I walk around Adelaide with a camera and a tripod.
Getty Images: https://tinyurl.com/ycg9zne3
Published May 16th 2015
Adelaide has plenty of great beaches within one to two hours drive from the city, perfect for a lazy day on the beach or for having some fun in the sand and surf. However, If you're a seascape photographer or interested in photography, postcard pictures of soft golden sand and burbling wavelets soon become mundane and quotidian.
If endless pristine beaches become pastel, beige and pleasantly ordinary and you find yourself craving jagged rocks, roiling whitecaps and crashing waves, then these are the beaches within 2 hours of Adelaide that you should definitely not miss. This is hardly an exhaustive list; extensive coverage of all interesting beaches has been sacrificed for a focus on a few which I have found the most high yield.
Warning: I accept no responsibility for any injuries sustained during travel to photographic locations and during photography of the sites themselves. Algae, wet lichen and slick rocks can be slippery - travel with a friend, be prepared and exercise caution!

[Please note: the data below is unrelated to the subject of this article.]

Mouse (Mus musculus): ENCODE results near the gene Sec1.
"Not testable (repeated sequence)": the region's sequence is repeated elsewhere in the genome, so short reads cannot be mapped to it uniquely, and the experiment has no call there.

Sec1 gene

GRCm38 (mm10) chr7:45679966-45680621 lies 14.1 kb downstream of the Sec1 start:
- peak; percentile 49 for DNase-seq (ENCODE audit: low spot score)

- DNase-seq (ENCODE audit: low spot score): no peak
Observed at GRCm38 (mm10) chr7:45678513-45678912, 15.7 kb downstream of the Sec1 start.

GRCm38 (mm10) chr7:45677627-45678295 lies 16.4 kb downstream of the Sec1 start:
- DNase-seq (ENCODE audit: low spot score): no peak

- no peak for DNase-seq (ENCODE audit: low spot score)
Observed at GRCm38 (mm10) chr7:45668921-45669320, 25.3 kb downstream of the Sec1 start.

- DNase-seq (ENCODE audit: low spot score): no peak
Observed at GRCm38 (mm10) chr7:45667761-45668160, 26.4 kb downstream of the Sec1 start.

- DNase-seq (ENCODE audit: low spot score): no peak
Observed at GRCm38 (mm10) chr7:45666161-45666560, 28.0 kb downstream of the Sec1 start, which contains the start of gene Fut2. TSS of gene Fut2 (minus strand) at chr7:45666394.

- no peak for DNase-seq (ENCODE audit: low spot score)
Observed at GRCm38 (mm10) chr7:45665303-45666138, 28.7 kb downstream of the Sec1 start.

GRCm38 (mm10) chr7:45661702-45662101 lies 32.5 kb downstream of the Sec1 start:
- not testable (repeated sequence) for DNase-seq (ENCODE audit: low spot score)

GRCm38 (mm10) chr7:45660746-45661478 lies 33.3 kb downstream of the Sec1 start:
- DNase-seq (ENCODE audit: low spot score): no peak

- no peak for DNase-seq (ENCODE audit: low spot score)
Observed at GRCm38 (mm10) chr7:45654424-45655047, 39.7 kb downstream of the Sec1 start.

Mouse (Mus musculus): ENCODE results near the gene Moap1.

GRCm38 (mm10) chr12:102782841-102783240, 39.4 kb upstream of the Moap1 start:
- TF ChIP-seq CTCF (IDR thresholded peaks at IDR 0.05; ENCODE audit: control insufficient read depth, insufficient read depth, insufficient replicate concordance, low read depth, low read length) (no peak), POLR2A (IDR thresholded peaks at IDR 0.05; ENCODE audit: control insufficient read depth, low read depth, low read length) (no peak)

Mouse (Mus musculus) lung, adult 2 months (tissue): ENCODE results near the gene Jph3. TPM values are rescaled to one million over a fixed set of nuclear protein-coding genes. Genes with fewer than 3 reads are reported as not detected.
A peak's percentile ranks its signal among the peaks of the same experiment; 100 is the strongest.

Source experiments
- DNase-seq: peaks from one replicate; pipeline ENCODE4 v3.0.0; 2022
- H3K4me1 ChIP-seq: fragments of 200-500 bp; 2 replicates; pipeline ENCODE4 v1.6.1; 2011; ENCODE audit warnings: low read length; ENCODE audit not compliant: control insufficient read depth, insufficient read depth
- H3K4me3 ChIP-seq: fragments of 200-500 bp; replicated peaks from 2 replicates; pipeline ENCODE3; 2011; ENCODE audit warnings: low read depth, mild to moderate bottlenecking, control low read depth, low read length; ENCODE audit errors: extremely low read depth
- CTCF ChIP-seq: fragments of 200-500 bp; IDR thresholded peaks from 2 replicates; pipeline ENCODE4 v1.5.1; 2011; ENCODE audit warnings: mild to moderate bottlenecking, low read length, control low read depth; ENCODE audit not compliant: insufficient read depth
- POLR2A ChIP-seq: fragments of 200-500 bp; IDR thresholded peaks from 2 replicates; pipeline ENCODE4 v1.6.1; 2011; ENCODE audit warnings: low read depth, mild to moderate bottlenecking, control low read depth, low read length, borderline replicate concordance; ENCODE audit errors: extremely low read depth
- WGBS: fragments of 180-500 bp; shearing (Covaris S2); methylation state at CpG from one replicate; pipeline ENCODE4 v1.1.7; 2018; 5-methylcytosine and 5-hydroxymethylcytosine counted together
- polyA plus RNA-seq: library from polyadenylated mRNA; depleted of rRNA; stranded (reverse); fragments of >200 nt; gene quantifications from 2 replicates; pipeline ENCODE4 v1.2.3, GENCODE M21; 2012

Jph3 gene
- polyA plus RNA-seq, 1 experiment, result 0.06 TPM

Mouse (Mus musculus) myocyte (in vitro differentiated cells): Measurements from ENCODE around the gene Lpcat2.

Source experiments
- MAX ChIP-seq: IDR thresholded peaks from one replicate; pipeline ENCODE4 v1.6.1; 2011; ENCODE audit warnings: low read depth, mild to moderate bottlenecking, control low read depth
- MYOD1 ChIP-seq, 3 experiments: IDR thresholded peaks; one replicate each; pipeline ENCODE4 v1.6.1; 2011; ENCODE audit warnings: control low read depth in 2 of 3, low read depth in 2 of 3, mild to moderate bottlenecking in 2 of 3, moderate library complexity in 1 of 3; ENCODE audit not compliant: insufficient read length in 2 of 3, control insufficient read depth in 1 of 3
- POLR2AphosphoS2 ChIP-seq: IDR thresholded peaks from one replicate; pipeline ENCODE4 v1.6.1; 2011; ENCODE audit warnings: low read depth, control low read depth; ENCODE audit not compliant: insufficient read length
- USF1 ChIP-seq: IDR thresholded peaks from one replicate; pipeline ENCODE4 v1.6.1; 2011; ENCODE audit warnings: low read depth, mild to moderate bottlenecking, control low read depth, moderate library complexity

1. Henley Beach
Henley Beach is only a short drive from the city. Although somewhat lacking in a foreground, there are always interesting pieces of driftwood strewn about the area, which can make for an interesting composition.
A popular beach with surfers (especially from Middleton Point), this is a perfect spot for photographs during Autumn and Winter, when decent cloud coverage can serve as a perfect counterpoint to the drama of waves breaking over the many unique rock forms below. If you're lucky, whales are frequently seen from here during the winter months.
Horseshoe Bay and Knights beach are interesting spots for a few quick shots. The Bay itself is a little over-photographed, but a short walk away yields many interesting textures from red lichen off pitted granite, especially at Knights beach. Watch out for rogue waves - the sea here can get quite rough.
Petrel Cove is a photographer's dream. A myriad of interesting rock forms, crashing surf and a breeze that carries sea spray away from a lens really allows for countless different compositions. It's also a lot of fun for an adventure - I've made many interesting (and somewhat macabre) finds while trawling the cove for photographs!
Although a popular beach for many, I've found Port Willunga to be a bit boring, especially after taking a few obligatory photographs of the skeletal remains of the jetty at sunrise/sunset. Definitely worth a visit or two, but probably not a third one.